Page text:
While tech companies have complied with the Commerce Department’s ban on Huawei, many are in discussion with U.S. officials on a possible resolution. A report today reveals that Google’s argument is centered around Huawei’s forked OS possibly being the bigger security threat.

The reputable Financial Times has just published a report detailing Google’s push for another extension to update existing Huawei phones in the market, or preferably an exemption to continue working with the Chinese company and release new devices.

According to sources, Google senior executives are making the case that the lack of updates after the August exemption would force Huawei to use an alternative operating system. Of course, Google and other tech companies, especially chip vendors, are concerned about the business impact of losing Huawei and ultimately the broader Chinese market.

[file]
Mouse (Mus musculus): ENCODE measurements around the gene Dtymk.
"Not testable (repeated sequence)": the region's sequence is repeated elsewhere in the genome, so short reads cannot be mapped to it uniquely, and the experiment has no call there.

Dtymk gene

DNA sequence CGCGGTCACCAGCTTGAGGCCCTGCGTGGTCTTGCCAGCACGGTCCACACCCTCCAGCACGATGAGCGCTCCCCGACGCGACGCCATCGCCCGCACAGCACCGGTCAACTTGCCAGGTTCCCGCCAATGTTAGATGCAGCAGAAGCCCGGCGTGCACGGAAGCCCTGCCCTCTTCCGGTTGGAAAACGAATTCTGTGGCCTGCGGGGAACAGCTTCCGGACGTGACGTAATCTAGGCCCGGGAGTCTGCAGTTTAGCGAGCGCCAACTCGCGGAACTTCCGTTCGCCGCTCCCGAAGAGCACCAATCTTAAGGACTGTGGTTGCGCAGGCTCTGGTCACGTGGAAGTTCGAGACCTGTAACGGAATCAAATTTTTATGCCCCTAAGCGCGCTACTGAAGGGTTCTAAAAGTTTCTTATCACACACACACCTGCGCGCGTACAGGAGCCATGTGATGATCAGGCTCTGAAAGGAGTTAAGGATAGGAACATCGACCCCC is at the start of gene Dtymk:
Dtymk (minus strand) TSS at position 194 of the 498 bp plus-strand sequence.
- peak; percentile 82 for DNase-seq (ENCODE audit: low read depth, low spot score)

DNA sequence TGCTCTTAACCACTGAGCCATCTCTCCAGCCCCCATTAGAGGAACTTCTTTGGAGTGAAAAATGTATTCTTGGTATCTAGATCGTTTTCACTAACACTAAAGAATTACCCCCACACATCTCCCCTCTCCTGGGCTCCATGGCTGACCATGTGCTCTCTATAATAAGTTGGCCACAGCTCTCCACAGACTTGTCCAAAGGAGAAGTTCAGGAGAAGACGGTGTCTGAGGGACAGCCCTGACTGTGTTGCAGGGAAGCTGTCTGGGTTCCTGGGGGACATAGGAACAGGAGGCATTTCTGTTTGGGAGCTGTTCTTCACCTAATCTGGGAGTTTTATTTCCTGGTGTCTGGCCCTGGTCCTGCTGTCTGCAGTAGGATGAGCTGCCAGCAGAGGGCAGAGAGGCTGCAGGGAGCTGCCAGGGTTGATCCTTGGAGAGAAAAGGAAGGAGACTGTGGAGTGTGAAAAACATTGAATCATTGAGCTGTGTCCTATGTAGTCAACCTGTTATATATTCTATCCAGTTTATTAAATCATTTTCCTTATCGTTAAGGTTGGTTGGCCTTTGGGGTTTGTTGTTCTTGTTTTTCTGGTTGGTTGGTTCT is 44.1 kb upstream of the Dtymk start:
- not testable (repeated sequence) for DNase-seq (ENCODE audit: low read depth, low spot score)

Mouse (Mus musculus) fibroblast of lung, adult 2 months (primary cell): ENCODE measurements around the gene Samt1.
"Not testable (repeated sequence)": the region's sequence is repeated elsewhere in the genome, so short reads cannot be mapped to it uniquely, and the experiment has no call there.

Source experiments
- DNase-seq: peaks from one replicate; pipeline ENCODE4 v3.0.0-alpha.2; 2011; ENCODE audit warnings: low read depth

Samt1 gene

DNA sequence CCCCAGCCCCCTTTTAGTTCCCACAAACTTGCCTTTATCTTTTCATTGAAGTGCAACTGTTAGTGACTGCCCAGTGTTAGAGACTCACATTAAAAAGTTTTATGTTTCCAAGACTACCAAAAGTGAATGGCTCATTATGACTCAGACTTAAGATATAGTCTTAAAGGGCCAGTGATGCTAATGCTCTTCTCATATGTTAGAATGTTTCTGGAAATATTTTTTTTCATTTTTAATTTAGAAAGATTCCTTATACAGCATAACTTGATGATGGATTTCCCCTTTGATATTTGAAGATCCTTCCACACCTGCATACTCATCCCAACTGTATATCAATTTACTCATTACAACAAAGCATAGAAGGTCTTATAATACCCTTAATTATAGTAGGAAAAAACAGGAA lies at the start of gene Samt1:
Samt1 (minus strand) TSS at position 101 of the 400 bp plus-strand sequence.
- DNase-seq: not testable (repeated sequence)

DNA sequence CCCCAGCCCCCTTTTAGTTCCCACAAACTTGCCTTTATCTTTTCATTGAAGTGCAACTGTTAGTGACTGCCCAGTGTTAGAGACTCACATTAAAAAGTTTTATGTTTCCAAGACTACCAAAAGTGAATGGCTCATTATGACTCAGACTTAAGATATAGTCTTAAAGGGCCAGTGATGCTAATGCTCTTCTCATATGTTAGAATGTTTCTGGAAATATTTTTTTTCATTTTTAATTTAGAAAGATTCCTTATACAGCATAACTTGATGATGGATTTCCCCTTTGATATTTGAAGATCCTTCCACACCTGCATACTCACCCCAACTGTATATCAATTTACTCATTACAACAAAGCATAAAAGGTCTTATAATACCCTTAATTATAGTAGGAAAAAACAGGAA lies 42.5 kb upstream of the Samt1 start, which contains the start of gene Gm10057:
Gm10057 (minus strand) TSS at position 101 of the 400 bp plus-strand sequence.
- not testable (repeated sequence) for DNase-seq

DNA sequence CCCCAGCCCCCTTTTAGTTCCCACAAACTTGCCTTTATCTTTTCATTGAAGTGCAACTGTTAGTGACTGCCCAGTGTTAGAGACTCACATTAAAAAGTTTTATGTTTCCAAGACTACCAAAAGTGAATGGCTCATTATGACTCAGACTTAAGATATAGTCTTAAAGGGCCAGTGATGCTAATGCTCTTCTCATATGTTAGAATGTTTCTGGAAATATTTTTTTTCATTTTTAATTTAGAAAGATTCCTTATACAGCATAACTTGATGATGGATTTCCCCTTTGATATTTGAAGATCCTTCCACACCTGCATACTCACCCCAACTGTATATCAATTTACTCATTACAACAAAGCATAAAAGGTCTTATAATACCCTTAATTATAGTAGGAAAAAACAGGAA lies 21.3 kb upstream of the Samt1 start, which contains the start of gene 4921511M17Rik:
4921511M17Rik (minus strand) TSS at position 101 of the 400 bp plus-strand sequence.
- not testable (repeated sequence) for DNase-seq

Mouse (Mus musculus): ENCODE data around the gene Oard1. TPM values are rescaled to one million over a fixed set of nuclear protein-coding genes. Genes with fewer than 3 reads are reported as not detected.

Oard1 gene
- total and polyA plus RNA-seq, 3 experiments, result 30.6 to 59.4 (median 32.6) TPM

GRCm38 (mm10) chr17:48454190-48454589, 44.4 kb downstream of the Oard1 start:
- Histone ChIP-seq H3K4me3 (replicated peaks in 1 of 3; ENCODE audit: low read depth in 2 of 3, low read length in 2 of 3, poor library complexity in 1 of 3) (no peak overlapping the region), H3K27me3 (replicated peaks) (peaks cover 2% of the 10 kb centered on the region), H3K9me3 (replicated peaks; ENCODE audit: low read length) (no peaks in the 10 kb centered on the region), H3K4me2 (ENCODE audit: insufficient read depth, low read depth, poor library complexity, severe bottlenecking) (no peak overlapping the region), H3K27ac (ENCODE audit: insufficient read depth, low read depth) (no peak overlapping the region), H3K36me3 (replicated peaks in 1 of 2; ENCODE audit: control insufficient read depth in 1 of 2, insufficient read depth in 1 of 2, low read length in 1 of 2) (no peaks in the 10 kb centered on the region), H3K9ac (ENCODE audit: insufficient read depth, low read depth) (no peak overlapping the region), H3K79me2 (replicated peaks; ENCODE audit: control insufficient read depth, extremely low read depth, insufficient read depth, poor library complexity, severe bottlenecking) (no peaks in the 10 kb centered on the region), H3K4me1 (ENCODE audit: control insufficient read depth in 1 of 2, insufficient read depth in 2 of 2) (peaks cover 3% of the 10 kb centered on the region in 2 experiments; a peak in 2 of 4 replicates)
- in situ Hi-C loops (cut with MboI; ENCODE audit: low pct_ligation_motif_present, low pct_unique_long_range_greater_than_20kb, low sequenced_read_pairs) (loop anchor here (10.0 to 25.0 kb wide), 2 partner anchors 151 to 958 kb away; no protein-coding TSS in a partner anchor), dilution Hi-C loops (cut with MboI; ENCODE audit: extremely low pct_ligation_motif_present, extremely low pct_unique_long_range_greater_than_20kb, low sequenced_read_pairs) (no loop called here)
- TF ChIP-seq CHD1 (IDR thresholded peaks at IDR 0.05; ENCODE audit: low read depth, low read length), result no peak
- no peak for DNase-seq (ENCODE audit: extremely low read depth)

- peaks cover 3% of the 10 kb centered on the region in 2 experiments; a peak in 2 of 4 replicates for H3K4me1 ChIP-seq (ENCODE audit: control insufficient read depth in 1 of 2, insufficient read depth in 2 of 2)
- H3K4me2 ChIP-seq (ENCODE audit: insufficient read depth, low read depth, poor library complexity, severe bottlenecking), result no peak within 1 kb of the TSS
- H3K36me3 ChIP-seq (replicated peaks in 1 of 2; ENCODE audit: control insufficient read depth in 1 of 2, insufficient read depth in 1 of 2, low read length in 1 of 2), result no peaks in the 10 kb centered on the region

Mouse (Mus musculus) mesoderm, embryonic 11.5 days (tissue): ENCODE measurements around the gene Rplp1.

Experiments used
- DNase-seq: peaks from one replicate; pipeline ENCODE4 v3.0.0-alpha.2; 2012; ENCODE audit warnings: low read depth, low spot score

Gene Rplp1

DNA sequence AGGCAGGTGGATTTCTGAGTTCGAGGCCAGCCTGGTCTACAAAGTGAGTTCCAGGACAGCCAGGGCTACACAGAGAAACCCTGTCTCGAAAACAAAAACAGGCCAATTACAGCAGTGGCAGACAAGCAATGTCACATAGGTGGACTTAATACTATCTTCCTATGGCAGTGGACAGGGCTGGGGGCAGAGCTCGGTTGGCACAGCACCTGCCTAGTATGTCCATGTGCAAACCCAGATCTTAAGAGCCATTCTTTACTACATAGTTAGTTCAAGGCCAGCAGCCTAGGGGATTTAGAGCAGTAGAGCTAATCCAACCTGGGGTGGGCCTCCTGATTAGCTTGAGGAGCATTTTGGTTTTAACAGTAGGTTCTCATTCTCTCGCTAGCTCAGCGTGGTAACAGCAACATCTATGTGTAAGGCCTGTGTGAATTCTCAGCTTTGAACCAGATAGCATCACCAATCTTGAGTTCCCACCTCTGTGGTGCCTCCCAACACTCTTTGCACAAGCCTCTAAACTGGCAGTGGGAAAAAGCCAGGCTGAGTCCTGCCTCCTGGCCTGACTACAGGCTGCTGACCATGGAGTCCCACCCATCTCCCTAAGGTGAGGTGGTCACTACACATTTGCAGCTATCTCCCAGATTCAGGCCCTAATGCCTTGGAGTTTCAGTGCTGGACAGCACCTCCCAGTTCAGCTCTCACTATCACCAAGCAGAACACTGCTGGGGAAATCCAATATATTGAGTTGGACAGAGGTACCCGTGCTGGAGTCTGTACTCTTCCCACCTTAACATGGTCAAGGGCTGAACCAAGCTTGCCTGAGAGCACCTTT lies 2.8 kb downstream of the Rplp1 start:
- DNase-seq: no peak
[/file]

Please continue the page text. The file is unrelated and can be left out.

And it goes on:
Notably, this FT report described the immediate replacement OS as a “Huawei-modified version of Android” instead of being built from the ground up — a long-term project by the Chinese company known as Project Z.

Google is arguing to the U.S. government that the forked Huawei OS would have more bugs and be “more at risk of being hacked, not least by China.” Compared to the “genuine version,” the hybrid would lack Google’s Play Protect and Play Services, while a rush to market could result in vulnerabilities emerging.

Huawei confirmed last month that its Android alternative could launch in late 2019 or early 2020 for the Chinese market. Meanwhile, other reports suggest that the Play Store could be replaced with an in-house “App Gallery” amid talks with Aptoide.

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